Aims: The aims of the study were to determine whether transforming growth factor beta1 TGF-beta1 levels are raised at diagnosis of Type 1 diabetes mellitus and are related to blood glucose.
Subjects and methods: Fourteen patients (mean age 24.3 +/- 4.9 years) admitted to hospital for onset of Type 1 diabetes were studied. On the first day of hospitalization, before insulin therapy, and at 1, 4 and 16 weeks, fasting blood glucose, HbA(1c), lipid profile and TGF-beta1 levels and TGF-beta1 levels in 24-h urine were determined. The control group included 14 non-diabetic subjects with similar characteristics to those of the diabetic group.
Results: Plasma and urinary TGF-beta1 levels were significantly lower in controls (4.7 (1.6-6.8) ng/ml P < 0.001; 5.7 (1.5-8.5) ng/mg urinary creatinine, P < 0.01) than in patients with Type 1 diabetes mellitus [10.5 (1.8-24.9) ng/ml; 10.1 (4.2-29.8) ng/mg urinary creatinine]. On study completion, HbA(1c) fell from 11.6 +/- 2.0 to 5.4 +/- 0.6% (P < 0.001). Improved metabolic control was not associated with changes in plasma (9.4 (2.6-19.5)/5.9 (1.6-21.5)/7.0 (2.3-30.2)/10.5 (1.8-24.9) ng/ml at baseline, 1, 4 and 16 weeks, respectively) or urinary (12.0 (4.7-29.5)/10.9 (1.5-20.5)/8.7 (4.3-16.9)/10.1 (4.2-29.8) ng/mg urinary creatinine) TGF-beta1 levels. A statistically significant correlation was observed between plasma TGF-beta1 and insulin dosage (U/kg/day) (r = 0.52, P = 0.037).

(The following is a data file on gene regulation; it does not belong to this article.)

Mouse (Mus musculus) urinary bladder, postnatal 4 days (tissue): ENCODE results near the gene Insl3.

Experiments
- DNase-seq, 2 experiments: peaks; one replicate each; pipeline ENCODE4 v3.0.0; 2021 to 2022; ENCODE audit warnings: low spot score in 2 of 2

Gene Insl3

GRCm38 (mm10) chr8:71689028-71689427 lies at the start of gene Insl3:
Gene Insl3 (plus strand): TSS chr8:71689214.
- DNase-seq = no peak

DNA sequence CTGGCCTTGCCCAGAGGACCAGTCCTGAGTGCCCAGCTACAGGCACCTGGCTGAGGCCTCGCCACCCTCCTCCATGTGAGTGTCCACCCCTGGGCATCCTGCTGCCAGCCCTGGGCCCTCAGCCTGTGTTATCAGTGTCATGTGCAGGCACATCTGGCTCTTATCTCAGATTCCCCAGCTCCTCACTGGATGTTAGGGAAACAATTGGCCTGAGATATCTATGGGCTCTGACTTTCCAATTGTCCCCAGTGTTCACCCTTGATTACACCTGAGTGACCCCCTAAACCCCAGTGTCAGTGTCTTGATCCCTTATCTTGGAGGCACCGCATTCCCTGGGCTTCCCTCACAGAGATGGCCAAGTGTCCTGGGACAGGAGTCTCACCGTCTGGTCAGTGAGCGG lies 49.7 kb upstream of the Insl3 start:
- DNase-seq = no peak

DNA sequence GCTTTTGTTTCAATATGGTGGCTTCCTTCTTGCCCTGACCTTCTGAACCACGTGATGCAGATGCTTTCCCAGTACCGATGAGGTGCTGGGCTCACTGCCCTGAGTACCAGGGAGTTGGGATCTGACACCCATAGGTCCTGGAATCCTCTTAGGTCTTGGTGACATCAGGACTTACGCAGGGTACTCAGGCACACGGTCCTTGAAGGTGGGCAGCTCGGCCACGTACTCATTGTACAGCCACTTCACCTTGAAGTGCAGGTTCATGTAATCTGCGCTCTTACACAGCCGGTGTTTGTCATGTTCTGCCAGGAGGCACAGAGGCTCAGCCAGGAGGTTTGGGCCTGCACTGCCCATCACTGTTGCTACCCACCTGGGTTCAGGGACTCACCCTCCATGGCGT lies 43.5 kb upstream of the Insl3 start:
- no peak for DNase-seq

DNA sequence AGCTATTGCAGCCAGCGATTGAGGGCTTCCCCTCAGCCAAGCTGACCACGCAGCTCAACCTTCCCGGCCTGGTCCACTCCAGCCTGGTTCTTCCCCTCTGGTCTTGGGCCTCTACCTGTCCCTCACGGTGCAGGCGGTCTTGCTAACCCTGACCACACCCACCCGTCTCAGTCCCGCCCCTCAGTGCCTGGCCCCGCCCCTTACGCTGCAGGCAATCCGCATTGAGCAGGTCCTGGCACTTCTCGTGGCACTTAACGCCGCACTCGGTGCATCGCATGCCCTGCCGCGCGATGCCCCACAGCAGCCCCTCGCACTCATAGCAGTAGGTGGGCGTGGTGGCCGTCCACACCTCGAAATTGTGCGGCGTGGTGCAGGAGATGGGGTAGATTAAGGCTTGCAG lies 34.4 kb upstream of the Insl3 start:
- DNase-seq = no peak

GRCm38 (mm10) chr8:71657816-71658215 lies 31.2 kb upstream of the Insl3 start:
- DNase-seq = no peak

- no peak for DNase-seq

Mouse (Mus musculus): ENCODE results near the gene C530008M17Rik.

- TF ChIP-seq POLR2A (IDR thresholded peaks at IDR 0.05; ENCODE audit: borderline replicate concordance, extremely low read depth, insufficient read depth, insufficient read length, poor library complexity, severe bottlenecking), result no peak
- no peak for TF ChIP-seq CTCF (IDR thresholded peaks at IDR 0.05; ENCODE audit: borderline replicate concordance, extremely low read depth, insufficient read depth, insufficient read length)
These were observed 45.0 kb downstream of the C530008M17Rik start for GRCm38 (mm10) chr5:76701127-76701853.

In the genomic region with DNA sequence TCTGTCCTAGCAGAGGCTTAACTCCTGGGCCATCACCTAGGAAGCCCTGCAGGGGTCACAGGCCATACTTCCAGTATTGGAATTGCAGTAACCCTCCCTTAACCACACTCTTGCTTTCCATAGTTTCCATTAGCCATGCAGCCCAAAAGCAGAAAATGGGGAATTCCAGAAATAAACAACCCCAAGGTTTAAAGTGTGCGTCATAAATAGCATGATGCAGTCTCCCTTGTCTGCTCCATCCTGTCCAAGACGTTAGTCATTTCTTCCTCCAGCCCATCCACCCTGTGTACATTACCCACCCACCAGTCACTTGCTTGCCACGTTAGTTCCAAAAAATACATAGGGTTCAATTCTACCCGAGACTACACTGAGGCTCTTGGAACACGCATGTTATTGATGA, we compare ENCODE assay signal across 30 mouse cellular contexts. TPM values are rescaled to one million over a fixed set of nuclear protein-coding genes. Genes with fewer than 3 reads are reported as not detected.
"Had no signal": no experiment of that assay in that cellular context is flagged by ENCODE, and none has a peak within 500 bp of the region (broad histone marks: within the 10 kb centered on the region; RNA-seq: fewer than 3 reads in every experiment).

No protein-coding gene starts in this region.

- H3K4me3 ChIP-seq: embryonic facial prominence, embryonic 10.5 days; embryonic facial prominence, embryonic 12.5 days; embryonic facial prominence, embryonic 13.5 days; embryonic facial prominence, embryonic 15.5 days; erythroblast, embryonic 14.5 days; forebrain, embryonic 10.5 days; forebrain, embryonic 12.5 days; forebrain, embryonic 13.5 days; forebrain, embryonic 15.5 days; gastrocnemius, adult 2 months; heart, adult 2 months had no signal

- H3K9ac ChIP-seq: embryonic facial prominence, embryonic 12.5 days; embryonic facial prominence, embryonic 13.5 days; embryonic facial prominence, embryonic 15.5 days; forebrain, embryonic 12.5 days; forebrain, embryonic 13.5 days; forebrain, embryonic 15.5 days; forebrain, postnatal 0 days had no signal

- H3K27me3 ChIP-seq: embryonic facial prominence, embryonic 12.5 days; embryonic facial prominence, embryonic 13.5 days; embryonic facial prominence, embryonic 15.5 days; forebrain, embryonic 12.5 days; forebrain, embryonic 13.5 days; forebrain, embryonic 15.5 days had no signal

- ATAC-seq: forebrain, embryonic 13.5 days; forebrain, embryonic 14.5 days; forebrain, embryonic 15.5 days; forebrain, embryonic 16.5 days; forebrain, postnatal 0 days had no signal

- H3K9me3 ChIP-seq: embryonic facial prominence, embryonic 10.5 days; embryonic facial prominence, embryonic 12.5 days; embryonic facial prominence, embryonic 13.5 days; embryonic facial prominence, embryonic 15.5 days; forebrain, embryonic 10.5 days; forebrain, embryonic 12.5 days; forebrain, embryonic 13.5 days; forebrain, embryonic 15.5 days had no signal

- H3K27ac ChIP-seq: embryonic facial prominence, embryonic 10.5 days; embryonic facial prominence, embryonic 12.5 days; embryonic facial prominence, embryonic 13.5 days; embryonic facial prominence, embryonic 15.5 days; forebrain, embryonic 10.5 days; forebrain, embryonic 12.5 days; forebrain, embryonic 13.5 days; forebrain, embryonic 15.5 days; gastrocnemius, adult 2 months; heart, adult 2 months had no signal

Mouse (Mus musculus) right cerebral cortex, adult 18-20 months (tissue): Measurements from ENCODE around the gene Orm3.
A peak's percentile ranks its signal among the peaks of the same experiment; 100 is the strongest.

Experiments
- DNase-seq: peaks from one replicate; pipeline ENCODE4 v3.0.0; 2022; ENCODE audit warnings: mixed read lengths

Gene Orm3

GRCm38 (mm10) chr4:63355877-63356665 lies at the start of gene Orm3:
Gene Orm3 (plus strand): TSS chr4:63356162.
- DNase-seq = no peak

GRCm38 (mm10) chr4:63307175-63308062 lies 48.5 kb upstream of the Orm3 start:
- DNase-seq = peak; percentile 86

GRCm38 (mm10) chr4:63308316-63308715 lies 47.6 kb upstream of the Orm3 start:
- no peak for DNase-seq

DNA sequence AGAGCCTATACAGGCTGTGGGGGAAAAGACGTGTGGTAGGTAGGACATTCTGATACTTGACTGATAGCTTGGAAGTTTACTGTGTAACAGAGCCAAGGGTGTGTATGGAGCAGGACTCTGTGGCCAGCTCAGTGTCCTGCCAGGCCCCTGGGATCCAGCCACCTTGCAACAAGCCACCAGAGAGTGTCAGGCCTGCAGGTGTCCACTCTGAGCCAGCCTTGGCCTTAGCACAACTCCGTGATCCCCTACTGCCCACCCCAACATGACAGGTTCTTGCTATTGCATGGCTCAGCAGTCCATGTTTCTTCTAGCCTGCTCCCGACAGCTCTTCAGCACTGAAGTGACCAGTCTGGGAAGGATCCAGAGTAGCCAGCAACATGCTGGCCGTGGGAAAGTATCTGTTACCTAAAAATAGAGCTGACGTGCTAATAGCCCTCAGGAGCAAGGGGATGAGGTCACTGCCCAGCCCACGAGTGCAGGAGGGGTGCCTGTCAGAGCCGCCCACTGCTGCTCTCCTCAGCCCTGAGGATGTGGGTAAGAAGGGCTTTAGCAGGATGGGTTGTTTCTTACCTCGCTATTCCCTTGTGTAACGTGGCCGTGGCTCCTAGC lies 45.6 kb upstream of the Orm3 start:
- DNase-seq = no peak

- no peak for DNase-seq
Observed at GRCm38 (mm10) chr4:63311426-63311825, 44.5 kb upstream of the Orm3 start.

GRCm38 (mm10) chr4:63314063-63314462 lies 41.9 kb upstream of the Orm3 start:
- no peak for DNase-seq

Conclusions: The increased TGF-beta1 production observed herein was not modulated by glycaemic reduction and could be a response to immuno-inflammatory activation present at the onset of Type 1 diabetes.
Copyright 2004 Diabetes UK